Four-class, five-drug regimen given to monkeys shows signs of producing long-term viral load reductions off treatment
An animal study (Shytaj) in which standard antiretroviral therapy (ART) was intensified by adding in drugs from other classes has shown signs that it may be possible, using antiretroviral drugs (ARVs) alone,
to produce a permanent reduction in the pool of chronically-infected
‘reservoir’ cells that are the source of the new HIV that reappears when ART is
stopped. Reducing the size of this reservoir is seen by many researchers as a
crucial component of a possible cure for HIV infection.
The finding, by a team at the Istituto Superiore di Sanità in Rome, was
unexpected: they had been testing whether a new monkey immunodeficiency virus
called SIVmac251 more accurately mimicked both the pathogenicity and ARV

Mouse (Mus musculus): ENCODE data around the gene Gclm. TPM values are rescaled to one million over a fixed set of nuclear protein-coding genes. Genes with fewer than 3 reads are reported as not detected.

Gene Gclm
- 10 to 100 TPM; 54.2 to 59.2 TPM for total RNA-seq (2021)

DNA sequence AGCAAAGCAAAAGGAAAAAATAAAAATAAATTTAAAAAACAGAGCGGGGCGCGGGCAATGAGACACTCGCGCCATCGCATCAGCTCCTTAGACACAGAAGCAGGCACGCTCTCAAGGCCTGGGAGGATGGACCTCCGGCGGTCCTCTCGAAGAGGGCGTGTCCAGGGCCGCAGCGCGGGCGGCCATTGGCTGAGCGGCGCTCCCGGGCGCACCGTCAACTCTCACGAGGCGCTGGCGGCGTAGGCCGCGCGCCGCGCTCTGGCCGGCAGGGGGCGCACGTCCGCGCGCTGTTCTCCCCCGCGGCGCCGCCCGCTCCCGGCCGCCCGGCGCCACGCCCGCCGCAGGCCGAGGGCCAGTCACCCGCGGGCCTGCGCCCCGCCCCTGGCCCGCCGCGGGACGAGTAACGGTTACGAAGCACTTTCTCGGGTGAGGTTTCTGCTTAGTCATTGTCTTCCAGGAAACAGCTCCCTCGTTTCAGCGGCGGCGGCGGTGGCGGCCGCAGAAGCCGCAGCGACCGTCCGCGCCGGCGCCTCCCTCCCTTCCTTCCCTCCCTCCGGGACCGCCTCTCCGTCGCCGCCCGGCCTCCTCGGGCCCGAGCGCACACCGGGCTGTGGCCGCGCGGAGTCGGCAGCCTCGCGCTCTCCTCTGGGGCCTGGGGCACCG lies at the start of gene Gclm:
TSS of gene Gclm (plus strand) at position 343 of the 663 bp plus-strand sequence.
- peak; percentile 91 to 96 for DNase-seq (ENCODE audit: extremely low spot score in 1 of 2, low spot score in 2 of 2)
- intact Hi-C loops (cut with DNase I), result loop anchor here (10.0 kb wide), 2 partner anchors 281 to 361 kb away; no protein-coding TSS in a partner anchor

susceptibility of human HIV than previously-used laboratory viruses. The
investigators hypothesise that the entry-inhibitor drug maraviroc (Celsentri), which blocks ongoing
cellular infection by HIV, may be an essential part of this more profound viral suppression.
Their study was part of a series of studies which, in 2011, produced
a prominent decline in the number of chronically-infected reservoir cells
by combining the five-drug ARV therapy with a
gold-containing anti-inflammatory drug called auranofin (Lewis).